Zynga learned the hard way that relying on one hit game would kill a company if the farm ever went arid. Now King Digital is proving to be another disastrous one-hit wonder with their increasingly unpopular game Candy Crush Saga.
Users are growing tired of the free-to-play game, which milks money from crazed Candy Crush heads by getting them to buy extra lives and virtual goods. Now King Digital's financial forecasts are in the toilet, the Wall Street Journal reports.
But on Tuesday the company said its second-quarter bookings fell $30 million, or 5%, from the first quarter to $611 million. The decline was primarily because of "Candy Crush Saga," the company said.
King said it expects bookings for the current quarter to decrease to between $500 million and $525 million—a drop of 14% to 18% from the second quarter.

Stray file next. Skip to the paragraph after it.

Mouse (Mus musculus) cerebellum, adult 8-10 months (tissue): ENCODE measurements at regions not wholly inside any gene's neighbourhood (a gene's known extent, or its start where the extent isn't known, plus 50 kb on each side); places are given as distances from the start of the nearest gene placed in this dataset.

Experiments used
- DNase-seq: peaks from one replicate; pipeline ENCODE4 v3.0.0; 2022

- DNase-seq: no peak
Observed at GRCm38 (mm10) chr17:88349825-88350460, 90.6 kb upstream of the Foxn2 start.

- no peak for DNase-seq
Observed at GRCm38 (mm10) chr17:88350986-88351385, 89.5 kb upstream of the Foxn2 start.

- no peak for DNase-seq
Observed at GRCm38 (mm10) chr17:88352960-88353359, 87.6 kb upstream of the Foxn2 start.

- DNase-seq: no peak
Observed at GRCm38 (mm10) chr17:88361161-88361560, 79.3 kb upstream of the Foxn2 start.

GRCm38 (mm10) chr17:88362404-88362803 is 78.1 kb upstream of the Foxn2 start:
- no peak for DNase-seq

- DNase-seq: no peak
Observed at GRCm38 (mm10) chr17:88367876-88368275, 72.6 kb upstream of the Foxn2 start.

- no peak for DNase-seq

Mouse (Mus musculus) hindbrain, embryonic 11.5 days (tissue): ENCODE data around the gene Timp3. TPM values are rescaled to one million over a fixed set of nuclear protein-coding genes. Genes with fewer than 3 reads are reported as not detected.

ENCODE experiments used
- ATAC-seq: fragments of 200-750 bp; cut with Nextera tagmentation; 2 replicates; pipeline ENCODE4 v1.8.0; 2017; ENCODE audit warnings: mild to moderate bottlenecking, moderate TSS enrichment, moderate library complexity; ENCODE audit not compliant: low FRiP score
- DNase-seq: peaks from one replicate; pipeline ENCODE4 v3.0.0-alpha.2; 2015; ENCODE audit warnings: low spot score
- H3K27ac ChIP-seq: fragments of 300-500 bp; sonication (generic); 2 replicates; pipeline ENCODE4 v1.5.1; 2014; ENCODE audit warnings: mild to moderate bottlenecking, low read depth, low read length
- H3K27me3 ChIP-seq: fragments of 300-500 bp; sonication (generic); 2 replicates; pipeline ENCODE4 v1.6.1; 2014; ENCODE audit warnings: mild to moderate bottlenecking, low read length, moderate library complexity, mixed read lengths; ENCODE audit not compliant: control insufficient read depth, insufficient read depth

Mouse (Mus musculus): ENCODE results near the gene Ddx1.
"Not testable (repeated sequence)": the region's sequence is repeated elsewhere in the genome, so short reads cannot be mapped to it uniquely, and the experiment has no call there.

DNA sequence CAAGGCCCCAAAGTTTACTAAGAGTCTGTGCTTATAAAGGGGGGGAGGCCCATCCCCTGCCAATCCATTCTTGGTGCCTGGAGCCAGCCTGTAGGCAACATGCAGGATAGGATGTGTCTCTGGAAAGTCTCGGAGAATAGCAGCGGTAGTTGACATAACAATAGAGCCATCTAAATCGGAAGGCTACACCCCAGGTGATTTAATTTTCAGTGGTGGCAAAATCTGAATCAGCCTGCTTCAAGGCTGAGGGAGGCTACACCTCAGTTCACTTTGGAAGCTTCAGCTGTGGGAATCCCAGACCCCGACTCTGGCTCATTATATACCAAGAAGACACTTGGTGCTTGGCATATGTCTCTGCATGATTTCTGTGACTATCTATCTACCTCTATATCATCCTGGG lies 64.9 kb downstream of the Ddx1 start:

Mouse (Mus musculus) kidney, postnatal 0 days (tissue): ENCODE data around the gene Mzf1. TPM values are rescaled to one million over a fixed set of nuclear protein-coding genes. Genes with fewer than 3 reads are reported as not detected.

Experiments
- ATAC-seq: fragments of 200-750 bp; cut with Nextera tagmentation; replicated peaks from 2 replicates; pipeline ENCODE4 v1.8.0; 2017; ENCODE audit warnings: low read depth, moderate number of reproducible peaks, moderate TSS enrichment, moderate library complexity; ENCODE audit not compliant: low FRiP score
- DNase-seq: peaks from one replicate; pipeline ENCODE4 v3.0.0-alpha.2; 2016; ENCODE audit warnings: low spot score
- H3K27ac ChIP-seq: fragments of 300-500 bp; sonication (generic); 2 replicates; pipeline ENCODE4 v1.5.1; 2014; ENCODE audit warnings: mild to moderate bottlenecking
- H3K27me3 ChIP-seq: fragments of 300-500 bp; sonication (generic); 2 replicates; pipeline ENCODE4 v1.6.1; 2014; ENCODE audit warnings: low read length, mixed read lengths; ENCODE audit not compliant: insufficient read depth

King's stock plummeted following the announcement, sending shares down 21 percent overnight.
Gaming is a hits-driven business, but King hasn't been able to find a "second act" yet, which has plagued the company's stock price ever since it went public in March.
This is the same story that sank Zynga. The company initially went public with the success of FarmVille, but watched as they quickly lost billions and billions of dollars in value as users became bored of tilling fields. Then Zynga ground out the last few years helplessly flailing, throwing millions at any moderately popular app, hoping it would prop up the company.
However, one financial analyst says the strategy isn't working: "Candy Crush is declining pretty rapidly, and the other games are not growing rapidly enough."
Let the flailing begin.